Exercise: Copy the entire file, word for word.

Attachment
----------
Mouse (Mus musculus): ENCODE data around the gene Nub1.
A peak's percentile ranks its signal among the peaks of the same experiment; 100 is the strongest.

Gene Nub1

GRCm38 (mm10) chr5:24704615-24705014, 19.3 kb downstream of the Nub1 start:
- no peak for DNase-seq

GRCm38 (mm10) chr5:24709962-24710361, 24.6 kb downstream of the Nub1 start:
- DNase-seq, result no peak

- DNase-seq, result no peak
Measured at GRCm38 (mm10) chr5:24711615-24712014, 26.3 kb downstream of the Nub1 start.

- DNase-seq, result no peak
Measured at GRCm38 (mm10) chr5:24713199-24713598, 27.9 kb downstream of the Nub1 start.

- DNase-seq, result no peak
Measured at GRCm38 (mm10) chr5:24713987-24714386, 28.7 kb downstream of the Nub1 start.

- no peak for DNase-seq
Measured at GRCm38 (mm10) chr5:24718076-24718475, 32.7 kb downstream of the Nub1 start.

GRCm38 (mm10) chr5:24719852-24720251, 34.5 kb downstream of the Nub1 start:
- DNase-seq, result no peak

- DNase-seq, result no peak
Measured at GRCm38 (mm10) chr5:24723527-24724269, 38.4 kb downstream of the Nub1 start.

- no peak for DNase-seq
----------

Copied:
Mouse (Mus musculus): ENCODE data around the gene Nub1.
A peak's percentile ranks its signal among the peaks of the same experiment; 100 is the strongest.

Gene Nub1

GRCm38 (mm10) chr5:24704615-24705014, 19.3 kb downstream of the Nub1 start:
- no peak for DNase-seq

GRCm38 (mm10) chr5:24709962-24710361, 24.6 kb downstream of the Nub1 start:
- DNase-seq, result no peak

- DNase-seq, result no peak
Measured at GRCm38 (mm10) chr5:24711615-24712014, 26.3 kb downstream of the Nub1 start.

- DNase-seq, result no peak
Measured at GRCm38 (mm10) chr5:24713199-24713598, 27.9 kb downstream of the Nub1 start.

- DNase-seq, result no peak
Measured at GRCm38 (mm10) chr5:24713987-24714386, 28.7 kb downstream of the Nub1 start.

- no peak for DNase-seq
Measured at GRCm38 (mm10) chr5:24718076-24718475, 32.7 kb downstream of the Nub1 start.

GRCm38 (mm10) chr5:24719852-24720251, 34.5 kb downstream of the Nub1 start:
- DNase-seq, result no peak

- DNase-seq, result no peak
Measured at GRCm38 (mm10) chr5:24723527-24724269, 38.4 kb downstream of the Nub1 start.

- no peak for DNase-seq